On July 9th I had the opportunity to volunteer at the Six Flags Super Blood Drive at the Big E along with a fellow Youth Programs Intern, Sarah Braverman. Together, we decided to share our experiences from the drive.
Sarah Bessette: I had attended and seen a few blood drives before, but this one was very impressive. From the moment you step into the Better Living Center, a Red Cross Volunteer greets you with a smile, guides you through the process, and sends you to the next station. From the colored wrist bands, to the Looney Toon characters for each donation booth, the organization and flow of the event is incredible. The donors feel comfortable and welcomed.
Going to an event like that, you can’t help but want to give in some way. Whether it’s through actually giving blood, or sitting at the registration desk, each part of the event helps to change and save lives. It was motivating to see the people lining up to donate blood. As a volunteer you get to interact with so many of these people. Some have been giving for years, and others it’s their first time. Some are outgoing, and some hardly speak at all. One was in shock that people actually volunteer their time to help with the drive. Another had volunteered with the Red Cross before. Every donor is different, yet all unified under the same gratification that they helped to save a life. Knowing that is what makes my volunteer experience the most satisfying.
Sarah Braverman: The Big E hosted a Six Flags Super Blood Drive on July 9th, and what an experience it was! The Better Living Center was filled with Red Cross Volunteers and blood donors of all ages and all ready to donate, starting early in the morning to late at night. What I thought was most impressive was how the system was organized. A donor would walk in and be greeted by a Red Cross Volunteer and informed on our regulations and policies for donating blood. The donors were given a colored wrist band that matched a sign at each donation station with a Looney Toon character. Donors had the option to donate whole blood or just red blood cells. After a background check and their donation, each donor went to one of about eight refreshment station, relaxed and socialized with the many other donors.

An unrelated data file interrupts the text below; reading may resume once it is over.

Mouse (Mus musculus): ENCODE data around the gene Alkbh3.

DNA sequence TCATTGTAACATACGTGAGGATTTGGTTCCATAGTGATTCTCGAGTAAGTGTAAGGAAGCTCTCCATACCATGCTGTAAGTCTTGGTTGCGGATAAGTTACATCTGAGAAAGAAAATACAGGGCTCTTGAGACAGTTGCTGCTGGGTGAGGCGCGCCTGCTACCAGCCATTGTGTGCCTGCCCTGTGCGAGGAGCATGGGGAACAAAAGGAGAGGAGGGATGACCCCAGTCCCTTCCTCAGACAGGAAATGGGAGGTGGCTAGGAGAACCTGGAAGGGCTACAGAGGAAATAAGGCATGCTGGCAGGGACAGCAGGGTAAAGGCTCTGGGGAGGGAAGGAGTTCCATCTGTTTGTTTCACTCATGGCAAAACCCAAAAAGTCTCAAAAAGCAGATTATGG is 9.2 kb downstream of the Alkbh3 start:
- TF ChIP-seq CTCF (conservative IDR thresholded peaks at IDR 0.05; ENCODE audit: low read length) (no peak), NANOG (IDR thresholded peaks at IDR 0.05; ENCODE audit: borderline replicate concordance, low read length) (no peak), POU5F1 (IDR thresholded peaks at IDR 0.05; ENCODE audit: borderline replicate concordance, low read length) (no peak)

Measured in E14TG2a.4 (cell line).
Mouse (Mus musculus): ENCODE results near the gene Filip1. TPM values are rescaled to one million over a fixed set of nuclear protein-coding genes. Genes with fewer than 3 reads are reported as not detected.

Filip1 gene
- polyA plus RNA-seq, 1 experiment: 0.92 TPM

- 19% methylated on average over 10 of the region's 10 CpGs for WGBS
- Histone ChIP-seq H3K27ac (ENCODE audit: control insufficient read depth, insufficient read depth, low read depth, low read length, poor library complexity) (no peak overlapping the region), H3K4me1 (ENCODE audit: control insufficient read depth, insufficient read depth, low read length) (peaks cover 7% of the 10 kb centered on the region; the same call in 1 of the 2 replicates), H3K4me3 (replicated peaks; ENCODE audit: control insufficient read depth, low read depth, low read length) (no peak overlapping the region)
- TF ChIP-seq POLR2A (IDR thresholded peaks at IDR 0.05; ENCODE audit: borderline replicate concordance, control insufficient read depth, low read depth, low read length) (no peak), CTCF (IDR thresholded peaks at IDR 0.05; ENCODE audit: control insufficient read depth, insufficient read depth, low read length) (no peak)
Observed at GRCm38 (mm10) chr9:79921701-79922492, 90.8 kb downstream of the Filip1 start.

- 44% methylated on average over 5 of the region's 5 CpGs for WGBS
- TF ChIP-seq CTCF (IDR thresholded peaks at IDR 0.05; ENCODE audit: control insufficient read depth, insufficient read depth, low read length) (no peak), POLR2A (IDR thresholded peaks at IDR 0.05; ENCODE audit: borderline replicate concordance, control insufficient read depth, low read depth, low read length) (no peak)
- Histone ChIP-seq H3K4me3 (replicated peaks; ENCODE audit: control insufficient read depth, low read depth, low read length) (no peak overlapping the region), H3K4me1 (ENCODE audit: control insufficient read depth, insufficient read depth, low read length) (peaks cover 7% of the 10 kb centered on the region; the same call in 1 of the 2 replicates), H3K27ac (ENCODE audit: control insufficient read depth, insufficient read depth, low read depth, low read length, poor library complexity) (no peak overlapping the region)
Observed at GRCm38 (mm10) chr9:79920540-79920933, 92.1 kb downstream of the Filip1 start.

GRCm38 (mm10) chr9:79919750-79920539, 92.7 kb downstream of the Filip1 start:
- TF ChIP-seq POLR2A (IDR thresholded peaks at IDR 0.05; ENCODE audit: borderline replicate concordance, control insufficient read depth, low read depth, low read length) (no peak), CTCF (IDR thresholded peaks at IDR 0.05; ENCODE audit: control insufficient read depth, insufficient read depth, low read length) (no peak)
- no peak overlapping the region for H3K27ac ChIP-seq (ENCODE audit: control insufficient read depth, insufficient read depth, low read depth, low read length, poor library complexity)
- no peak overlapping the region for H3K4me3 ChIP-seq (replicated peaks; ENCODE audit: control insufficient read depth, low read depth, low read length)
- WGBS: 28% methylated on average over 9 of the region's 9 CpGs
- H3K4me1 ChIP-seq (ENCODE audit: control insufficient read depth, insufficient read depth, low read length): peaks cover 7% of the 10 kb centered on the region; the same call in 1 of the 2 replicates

I volunteered at the “Sylvester the Cat” station greeting people and recording who came in to donate. I had never seen so many donors all in one place at one time. While I was volunteering, I got to meet other volunteers and donors of various backgrounds. Everyone had a story to tell: what brought them to working for the Red Cross, what brought them there that day to donate, how long they have been volunteering or donating, the stories were never ending. What left the longest impact on me was to see all these people, no matter how hard life had been to them, taking the time out of their lives to give to someone they may never meet. Someone with stories they may never hear. Being surrounded by these good Samaritans revived my feelings of enthusiasm and optimism in the charity work I do. Every little thing you do that’s for the benefit of someone else is time well spent.
As you can see, there is so much more to a blood drive than just blood. Its about the donors you meet, the volunteer stories you hear, and the experiences made that create the difference.